We ordered dinner, and as we waited I told my employer about the room I’d secured for that night.
I shrugged. “I guess tomorrow we’ll have to find another place — in addition to everything else I’m sure we’ll be doing tomorrow.”
“Oh, don’t worry about that,” she said, waving a hand. “It’s all taken care of. I made a call.”
The cases were bubbling around in my employer’s mind for the rest of the evening, so I mostly just let her think, not talking unless she started a conversation.
I made a point of thinking of them as “cases,” by the way. I did not want to assume that everything — the book theft, the dead woman, the mysterious live woman — would all magically tie together into a single case at the end.
The interesting — and somewhat disturbing — thing was that my employer was bothered by something in this situation, and it wasn’t the dead body.
This was early in the years that I worked for her, but I’d already seen her with more than a few dead bodies — both murder victims and casualties of war. They sometimes affected her more than she let on, but this was something different. And it had been bothering her since we’d arrived in town, if not longer.
So, maybe it really was her (possibly) stolen books? Even for someone as “bookish” as she was, this seemed unlikely.
Our room at the inn had at least one disadvantage. My employer liked to end her days with a long soak in the bathtub, but the room only had a shower. And there was a television, which she asked me to turn to face the wall (I declined — insisting that our will power would be sufficient, which it was).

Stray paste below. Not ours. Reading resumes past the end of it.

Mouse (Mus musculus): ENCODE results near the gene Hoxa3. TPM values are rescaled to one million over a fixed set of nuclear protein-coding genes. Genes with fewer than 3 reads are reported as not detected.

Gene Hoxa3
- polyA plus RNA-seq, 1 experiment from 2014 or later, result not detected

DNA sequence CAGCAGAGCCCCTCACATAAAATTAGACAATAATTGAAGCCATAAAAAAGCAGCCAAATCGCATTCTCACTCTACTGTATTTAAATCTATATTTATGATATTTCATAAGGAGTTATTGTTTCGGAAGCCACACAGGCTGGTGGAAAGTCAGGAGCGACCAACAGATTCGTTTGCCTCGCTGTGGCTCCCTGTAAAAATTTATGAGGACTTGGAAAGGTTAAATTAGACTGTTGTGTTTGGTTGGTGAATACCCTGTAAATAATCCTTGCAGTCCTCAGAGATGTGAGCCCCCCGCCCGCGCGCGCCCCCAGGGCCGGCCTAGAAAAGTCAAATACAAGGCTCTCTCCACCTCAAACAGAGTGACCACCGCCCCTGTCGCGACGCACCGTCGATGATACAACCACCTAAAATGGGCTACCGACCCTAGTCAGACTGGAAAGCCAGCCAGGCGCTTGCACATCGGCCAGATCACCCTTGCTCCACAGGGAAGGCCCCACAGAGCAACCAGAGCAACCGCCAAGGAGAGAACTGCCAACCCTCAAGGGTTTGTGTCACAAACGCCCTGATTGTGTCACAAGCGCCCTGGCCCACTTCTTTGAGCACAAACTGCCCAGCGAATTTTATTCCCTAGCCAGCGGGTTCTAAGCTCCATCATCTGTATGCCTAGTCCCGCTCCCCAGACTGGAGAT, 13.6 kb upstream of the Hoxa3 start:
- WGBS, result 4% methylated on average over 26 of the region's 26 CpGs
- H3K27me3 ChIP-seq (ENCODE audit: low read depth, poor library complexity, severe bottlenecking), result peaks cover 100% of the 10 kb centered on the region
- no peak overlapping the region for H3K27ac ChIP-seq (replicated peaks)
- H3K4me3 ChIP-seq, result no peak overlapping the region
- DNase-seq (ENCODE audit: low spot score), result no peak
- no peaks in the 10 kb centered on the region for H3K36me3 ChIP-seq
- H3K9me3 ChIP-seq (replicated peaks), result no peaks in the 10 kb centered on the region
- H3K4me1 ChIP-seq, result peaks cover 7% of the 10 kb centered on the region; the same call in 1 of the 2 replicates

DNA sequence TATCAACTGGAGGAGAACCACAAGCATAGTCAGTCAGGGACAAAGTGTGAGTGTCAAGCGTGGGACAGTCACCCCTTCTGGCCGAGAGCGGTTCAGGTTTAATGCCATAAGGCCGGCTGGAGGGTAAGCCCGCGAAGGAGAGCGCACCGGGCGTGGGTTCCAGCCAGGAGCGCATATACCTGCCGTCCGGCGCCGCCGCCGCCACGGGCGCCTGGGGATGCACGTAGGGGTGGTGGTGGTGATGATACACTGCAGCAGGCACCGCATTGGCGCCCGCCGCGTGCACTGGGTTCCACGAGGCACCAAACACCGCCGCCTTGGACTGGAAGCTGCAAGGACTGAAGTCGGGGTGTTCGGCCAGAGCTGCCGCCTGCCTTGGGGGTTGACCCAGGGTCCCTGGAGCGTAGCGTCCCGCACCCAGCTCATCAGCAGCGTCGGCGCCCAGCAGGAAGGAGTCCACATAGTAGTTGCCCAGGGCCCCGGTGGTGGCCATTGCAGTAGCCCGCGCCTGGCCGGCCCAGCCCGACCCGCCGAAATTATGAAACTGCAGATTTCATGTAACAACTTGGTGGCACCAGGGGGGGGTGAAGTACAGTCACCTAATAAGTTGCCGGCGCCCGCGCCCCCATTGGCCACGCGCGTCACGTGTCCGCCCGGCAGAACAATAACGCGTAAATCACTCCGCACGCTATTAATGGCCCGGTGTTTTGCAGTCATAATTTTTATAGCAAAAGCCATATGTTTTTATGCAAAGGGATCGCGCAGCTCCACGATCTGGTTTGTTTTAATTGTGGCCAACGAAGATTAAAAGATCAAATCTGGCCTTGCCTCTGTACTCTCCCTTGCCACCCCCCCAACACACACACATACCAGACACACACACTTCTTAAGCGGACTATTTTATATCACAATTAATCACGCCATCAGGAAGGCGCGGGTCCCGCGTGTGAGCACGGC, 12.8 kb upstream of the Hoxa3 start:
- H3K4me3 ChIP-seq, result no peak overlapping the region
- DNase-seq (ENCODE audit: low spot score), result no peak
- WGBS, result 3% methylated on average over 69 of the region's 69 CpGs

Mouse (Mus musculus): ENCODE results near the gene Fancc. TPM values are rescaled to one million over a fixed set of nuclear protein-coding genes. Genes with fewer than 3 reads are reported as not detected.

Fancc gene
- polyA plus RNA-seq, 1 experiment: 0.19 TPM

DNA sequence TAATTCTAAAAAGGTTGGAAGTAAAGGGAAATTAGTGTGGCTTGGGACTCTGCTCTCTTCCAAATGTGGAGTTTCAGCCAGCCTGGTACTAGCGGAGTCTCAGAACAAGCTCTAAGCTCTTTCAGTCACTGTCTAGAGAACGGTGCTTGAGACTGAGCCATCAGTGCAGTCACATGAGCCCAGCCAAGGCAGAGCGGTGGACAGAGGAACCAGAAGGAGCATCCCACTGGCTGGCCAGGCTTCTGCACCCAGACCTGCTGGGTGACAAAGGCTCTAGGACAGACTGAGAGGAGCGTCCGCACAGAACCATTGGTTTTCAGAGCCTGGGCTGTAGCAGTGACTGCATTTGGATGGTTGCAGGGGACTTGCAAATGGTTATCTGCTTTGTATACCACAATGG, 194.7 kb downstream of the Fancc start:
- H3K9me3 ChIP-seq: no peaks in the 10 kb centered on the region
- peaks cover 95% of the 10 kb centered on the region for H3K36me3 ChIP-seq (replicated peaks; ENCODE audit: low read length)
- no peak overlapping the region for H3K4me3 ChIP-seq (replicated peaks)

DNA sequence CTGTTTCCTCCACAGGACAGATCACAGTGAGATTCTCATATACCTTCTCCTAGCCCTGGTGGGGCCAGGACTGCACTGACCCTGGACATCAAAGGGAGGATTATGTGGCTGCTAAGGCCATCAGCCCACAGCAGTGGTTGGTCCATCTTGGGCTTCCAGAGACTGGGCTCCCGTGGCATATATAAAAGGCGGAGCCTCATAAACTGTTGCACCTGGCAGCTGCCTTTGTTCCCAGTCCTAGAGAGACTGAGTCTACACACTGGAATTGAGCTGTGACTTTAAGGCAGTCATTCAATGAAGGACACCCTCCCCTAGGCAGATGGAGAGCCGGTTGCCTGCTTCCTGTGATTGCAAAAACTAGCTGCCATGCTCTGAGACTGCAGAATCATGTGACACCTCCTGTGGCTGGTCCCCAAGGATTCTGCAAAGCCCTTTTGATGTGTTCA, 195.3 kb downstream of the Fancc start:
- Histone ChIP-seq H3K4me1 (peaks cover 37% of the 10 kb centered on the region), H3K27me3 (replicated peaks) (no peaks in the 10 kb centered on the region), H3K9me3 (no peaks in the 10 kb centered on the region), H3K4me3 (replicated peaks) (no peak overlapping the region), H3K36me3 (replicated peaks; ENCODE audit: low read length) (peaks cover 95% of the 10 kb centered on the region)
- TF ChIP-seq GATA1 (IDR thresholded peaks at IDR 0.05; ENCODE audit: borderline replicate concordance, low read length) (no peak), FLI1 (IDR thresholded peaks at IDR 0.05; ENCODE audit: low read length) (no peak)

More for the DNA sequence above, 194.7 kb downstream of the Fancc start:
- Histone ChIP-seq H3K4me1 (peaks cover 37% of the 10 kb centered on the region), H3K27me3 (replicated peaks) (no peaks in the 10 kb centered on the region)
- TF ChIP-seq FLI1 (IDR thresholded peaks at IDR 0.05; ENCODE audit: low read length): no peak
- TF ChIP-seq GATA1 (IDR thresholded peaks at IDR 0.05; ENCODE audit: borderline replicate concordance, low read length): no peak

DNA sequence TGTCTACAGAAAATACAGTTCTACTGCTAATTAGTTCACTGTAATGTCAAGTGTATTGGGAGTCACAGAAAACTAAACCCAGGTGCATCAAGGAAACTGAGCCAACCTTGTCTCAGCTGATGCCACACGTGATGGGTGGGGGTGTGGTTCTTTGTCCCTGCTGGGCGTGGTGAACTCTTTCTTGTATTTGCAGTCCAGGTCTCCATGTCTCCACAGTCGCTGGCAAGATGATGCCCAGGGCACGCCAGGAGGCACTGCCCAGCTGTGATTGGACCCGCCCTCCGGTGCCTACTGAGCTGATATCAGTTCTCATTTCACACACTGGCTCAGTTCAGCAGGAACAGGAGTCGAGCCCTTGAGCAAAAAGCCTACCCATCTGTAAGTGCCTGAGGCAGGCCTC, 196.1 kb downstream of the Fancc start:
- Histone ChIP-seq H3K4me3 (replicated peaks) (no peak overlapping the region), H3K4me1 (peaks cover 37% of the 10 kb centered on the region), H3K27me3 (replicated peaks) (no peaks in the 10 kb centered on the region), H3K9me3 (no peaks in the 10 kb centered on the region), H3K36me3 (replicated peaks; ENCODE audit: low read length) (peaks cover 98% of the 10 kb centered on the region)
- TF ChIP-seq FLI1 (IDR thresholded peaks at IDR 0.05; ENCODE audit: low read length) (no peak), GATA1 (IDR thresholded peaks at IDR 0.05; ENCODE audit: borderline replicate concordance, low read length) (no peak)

Coming out of the bathroom, surrounded by clouds of steam, wearing her floor length flannel nightgown and a bathrobe, she sat on her bed and lit a cigarette.
“I’m sorry I didn’t get to search the rest of the house,” she said, looking at the dark window. “Maybe Sheriff Rhonda will let me do it tomorrow.”
She looked up, waiting for me to express my opinion about how likely I thought this was.
“How well did you know the family, when you lived here?” I asked.
“Not well. I knew that the wife was having an affair with Mr. Beasley who runs the library, but that was from observation and deduction.”
“So, there’s a couple, of retirement age? Any children?”
“Several. Let me think…” She drew deeply on her cigarette. “A daughter and a son, in college. Well, the daughter might have graduated by now.” She caught my expression. “Mrs. Arkright–“
“The one with the well-used library card.”
She snorted a laugh. “Yes, exactly. She is Mr. Arkright’s second wife. Much younger than her husband. He had… a son, I believe, with his first wife. We’ll have to check on that. He’d be… maybe in his forties by now. If I remember correctly, the first Mrs. Arkright died, leaving Mr. Arkright a widower.”
“Was her death suspicious?”
She looked up, about to accuse me of flippancy, but then she frowned. “Was that question reflexive, or are you thinking of something specific?”
“Reflexive, I confess.”
She stubbed out her cigarette.
“We’ll have to get the details from Sheriff Rhonda tomorrow.”